Title: Real Live BoyfriendsAuthor: E. Lockhart
Release Date: December 28th, 2010
Pages: 222 pages (hardback)
Will Ruby ever control her panic attacks?
Will she ever understand boys?
Will she ever stop making lists?
(No to that last one.)
In the fourth hilarious episode of Ruby Oliver's high school career, the neurotic, hyperverbal heroine of The Boyfriend List and its companions interviews her friends for a documentary on love and popularity. While doing so, she turns up some uncomfortable truths--and searches for a way to get back what she had with Noel.
Roo has lost most of her friends. She's lost her true love, more than once. She's lost her grandmother, her job, her reputation, and possibly her mind. But she's never lost her sense of humor. The Ruby Oliver books are the record of her survival.
Review:Ruby Oliver has made it to her senior year of high school intact and with a boyfriend: Noel. Or is he her boyfriend? Ever since he came back from his summer trip to New York, he's been acting strangely and she can't figure out what's wrong. In the middle of this, Ruby is preparing her college essays and applications (which requires making a video about love, popularity, and friendship because of her wish to be in a film program), fighting with her mother over this and that, dealing with her and father's grief over the death of Grandma Suzette, making up with Nora (again), and so much more. Don't worry, she'll survive. How else could she keep making lists?
After falling in love with the first three books, this fourth novel was highly anticipated and was released at just the right time: I got the first three as Christmas gifts and this one came out just after Christmas. It is the last of Ruby's series and surprisingly, I was not sad to see it end. Most series make me sad when they end because I love them so much, but the Ruby series ended right when it was a good time to end and in the best way.
Ruby is the same cynical romantic she has been the entire series and I love it. She has gotten no less realistic; heck, she's only becoming more of a real fictional person, if that makes any sense. There is one certain quality she has that I go nuts over: how she contradicts herself. Multiple times over the course of the series, she states that she doesn't believe in the happy endings so often presented in the movies she loves. Then the romantic in her indirectly expresses a desire for a happy ending with the guy of her choice. Ruby's previous characterization is neither completely refuted nor stuck to perfectly, and that is exactly how people work. People contradict themselves. That's life. Ruby's contradiction itself, that she doesn't believe in happy endings and yet wants one so badly, strikes a chord with me in particular. That's just how I feel (simplified)! It... I think I just got some inspiration.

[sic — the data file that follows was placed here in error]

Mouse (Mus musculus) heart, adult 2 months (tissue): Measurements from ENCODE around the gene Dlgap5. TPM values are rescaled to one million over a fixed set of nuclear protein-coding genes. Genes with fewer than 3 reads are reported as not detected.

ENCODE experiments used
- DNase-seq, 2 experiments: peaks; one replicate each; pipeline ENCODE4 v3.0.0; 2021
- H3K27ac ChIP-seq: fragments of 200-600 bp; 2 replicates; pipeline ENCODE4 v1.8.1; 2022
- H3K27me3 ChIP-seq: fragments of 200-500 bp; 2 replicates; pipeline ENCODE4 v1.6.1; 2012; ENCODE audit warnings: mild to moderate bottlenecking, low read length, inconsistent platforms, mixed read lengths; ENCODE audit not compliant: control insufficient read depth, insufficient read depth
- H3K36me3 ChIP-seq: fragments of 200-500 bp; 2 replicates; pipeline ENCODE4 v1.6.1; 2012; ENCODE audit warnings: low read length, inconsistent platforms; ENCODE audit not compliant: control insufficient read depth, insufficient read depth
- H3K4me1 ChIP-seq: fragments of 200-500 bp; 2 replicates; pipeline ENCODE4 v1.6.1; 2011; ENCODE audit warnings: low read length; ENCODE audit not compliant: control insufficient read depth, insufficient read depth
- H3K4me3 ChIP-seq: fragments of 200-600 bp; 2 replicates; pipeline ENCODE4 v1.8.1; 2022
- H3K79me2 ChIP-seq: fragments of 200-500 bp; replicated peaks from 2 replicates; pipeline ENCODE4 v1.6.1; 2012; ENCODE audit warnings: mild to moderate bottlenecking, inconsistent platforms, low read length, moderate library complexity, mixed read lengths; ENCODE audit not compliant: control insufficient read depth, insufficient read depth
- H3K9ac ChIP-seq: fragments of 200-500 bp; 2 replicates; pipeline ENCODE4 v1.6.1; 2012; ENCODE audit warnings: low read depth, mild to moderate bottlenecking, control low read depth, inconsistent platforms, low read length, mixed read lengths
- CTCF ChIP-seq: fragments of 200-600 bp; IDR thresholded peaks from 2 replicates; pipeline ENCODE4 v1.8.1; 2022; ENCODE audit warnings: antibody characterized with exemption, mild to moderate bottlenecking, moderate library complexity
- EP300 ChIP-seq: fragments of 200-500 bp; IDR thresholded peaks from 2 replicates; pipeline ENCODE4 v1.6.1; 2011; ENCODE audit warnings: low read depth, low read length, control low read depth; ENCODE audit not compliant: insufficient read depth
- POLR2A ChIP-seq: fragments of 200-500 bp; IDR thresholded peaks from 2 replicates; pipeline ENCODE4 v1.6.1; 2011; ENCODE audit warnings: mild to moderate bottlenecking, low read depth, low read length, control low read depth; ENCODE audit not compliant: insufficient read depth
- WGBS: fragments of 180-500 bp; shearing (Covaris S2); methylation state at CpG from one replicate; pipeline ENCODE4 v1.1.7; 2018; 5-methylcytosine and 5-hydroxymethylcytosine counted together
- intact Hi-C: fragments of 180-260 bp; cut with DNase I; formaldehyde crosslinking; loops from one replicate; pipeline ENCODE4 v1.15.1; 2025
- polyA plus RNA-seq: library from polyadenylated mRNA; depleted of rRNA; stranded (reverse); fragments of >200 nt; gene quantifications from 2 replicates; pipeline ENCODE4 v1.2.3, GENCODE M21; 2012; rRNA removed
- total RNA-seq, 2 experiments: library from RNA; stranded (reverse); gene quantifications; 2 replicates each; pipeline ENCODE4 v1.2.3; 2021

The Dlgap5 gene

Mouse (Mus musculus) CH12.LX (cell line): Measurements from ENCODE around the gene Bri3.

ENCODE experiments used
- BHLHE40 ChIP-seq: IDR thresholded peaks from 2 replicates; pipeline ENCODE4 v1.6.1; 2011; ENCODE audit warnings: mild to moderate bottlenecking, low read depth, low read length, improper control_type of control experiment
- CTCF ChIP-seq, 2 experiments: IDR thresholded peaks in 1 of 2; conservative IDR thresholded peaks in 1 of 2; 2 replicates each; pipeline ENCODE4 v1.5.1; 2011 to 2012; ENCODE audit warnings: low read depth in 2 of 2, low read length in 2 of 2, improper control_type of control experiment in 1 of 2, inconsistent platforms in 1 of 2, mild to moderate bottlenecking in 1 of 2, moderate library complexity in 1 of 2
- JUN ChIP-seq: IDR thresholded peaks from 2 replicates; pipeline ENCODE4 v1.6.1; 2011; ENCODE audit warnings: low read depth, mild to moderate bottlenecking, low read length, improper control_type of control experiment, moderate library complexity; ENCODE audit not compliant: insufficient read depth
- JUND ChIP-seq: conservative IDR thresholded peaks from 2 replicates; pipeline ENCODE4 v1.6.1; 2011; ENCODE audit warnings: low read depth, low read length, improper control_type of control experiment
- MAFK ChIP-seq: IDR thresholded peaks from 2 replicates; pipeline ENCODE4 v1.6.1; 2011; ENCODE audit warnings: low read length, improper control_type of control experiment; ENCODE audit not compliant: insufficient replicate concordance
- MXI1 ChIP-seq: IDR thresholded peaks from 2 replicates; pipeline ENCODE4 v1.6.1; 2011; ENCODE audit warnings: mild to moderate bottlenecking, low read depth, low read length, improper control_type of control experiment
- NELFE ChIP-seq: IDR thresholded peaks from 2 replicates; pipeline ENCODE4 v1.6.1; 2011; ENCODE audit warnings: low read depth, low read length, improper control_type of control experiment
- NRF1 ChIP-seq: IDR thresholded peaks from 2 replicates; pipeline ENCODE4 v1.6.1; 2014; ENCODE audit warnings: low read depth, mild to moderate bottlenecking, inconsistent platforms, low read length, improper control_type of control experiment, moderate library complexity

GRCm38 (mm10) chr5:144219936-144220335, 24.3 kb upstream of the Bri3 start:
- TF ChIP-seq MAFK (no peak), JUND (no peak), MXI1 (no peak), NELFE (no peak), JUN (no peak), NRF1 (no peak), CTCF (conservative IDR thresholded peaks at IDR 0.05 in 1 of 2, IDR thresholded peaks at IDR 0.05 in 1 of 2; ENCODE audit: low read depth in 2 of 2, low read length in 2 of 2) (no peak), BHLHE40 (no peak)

Ruby is not the only character that really shines in this book. Noel and Nora, two characters who already played major parts in Ruby's life, continue to go through trials so similar to Ruby's own and try to deal with them their own ways. Noel, a character I've always had a soft spot for, was as inexperienced in relationships as I expected him to be and under the pressure of his issues and Ruby's high expectations for a boyfriend, he balked. He ain't perfect either and I love it. Nora was on the receiving end of Cricket and Kim's not-so-nice words the way Ruby once was, dealt with it appropriately, and made up with Ruby like I hoped she would. Meghan, Hutch, and the rest of the gang are here too, most of them being interviewed for Ruby's college application video. Their varied definitions of love, friendship, and popularity all ring true no matter how different they sound.
The three books before this one all dealt with social issues that I think are important: slut-shaming, right and wrong in friendship, and finding the good in life instead of focusing on the bad. This one still focuses on an issue (the high expectations girls have for their boyfriends or the illusions of love, friendship, and popularity; I couldn't decide), but that doesn't take center stage this time. Instead of focusing on a central issue, Ruby finally puts the focus on herself. The self-loathing (such as calling herself neurotic and a mental patient) gets a closer examination than it ever has before, allowing her to see just how detrimental her half-playful insults at herself have been to her. There are still times when she will concentrate on anything but herself (see: when she concentrates on a photo Doctor Z puts face-down on her desk), but Ruby is finally getting the big picture: she's not crazy! She just has problems that every teenager has!
The day I finished this book, I was miserable. The night before, a 45,000 word novel I've been slaving over for two years was corrupted by my flash drive, which was starting to mess up after two years of constant use. Unless a miracle happens and someone can uncorrupt it, that file and all the edits I made to it are lost. I was still upset about it this morning and with nothing to do in my first class, I brought out Real Live Boyfriends and started reading. It had me laughing and crying and for about an hour, I didn't think about that lost novel at all. Ruby brought me into her world and comforted me with all of her drama and funny quips and heartfelt scenes. I would have loved this book regardless, but it gets a huge amount of extra points of making me feel better.
Lockhart has written a beautiful, perfect ending to this quartet and brought out the truth of teenage relationships and love in a way so few authors have in my recent reading list. From this moment on, I'm going to keep an eye on her blog so that I'll know about any future projects. She is now among my favorite authors and I heartily recommend her books to anyone who asks for recommendations.